Eastern Oregon was all a-twitter in July of 1914 when a gang of thieves held up the passengers and crew of the No. 5 passenger train between Kamela and Meacham. One of the robbers was killed and a deputy sheriff was wounded during the holdup, but no other injuries were reported and the loot was returned to the penny.
Three men boarded the train at Kamela around 1 a.m. July 2 and first rounded up the train crew, leaving them under guard by one of their number before the remaining robbers looted the express car. The men then proceeded to wake up the slumbering passengers, demanding money and valuables. Deputy Sheriff George McDuffee of Heppner was on the train, returning from testifying in a case in Canyon City. When he realized that a robbery was taking place, he waited until the two masked men passed him by and then leapt up and started shooting, hitting the leader and killing him. Another of the robbers returned fire, and McDuffee would have been killed had not a brass pencil case in his chest pocket deflected the bullet. As it was, the bullet grazed him and he ended up in the hospital for a week.
The second robber jumped out of the train and summoned his remaining accomplice, and the two took off for the timber. No. 5 continued on to Pendleton, where a pair of deputy sheriffs and Chief of Police John Kearney returned to the scene of the crime to begin a manhunt that eventually involved bloodhounds from the Walla Walla Penitentiary, special agents from the railroad and law enforcement officers from Pendleton to La Grande. A $1,000 reward was posted for each of the escaped fugitives.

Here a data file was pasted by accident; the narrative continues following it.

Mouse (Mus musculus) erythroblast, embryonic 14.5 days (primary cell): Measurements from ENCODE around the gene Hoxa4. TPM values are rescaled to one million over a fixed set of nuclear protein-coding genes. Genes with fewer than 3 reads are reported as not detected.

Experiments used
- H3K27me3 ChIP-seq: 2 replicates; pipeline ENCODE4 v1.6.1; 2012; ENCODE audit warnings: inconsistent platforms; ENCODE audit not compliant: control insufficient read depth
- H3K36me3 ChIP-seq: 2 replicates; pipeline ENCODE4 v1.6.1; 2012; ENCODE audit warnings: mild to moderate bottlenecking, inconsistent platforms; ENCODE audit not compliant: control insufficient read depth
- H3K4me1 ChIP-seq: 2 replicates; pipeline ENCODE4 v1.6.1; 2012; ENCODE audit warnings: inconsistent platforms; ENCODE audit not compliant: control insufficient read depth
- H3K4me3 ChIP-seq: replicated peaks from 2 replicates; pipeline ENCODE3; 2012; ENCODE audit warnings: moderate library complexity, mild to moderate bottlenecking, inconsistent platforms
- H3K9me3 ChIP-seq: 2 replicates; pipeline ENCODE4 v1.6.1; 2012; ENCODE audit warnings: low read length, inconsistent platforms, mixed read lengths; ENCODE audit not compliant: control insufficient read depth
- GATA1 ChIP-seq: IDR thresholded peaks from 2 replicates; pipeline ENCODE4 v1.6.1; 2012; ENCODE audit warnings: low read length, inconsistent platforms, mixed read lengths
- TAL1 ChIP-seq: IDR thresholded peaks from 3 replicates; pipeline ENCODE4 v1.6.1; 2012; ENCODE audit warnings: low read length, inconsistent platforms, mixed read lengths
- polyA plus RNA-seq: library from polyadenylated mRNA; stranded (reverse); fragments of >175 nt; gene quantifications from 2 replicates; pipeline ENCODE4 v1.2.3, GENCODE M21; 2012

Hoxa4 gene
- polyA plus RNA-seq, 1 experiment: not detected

The identity of the dead bandit was much in contention for days after the robbery. Originally he was identified as Hugh Whitney, a notorious bandit who had plagued Idaho, Montana and Wyoming for years with his brother. A Wyoming man eventually identified the dead man as Charley Manning, his brother-in-law and a friend of Whitney.
The two escaped robbers were caught at Hilgard three days later and brought to Pendleton, where they were lodged in the jail. Clarence Stoner and Albert Meadors willingly confessed to the entire robbery, and led law enforcement to several caches in the Blue Mountains where the loot from the robbery was stashed. Every item that was stolen during the hold-up was returned to its owner. During questioning Stoner claimed that they only joined with Manning for the robbery on the condition that no one would get shot.
It turns out the bandits thought they were holding up the fast mail train and not the passenger train; they were unaware that the westbound fast mail was only known as No. 5 until it reached Huntington, where it changed to the No. 9 train. The total take during the robbery was only about $1,500, and most of that was in vouchers and drafts that the robbers could not have redeemed themselves. The rest was jewelry and around $50 cash.
Passengers from the train inundated the sheriff’s office with claims for money they were relieved of during the robbery, but the claims far exceeded the actual cash recovered. There was also a squabble among the La Grande trackers who brought in the surviving bandits for the reward money.
Manning’s body was returned to his family in Wyoming; he left behind a wife and four children. Stoner and Meadors were held at the county jail until the grand jury convened in September, when they were sentenced to 13 years in the state penitentiary in Salem. “We have been treated mighty square ever since we were arrested both by the officers and newspapers and I want to say we appreciate it,” said Stoner as they departed on the No. 17 train in the custody of Sheriff Til Taylor.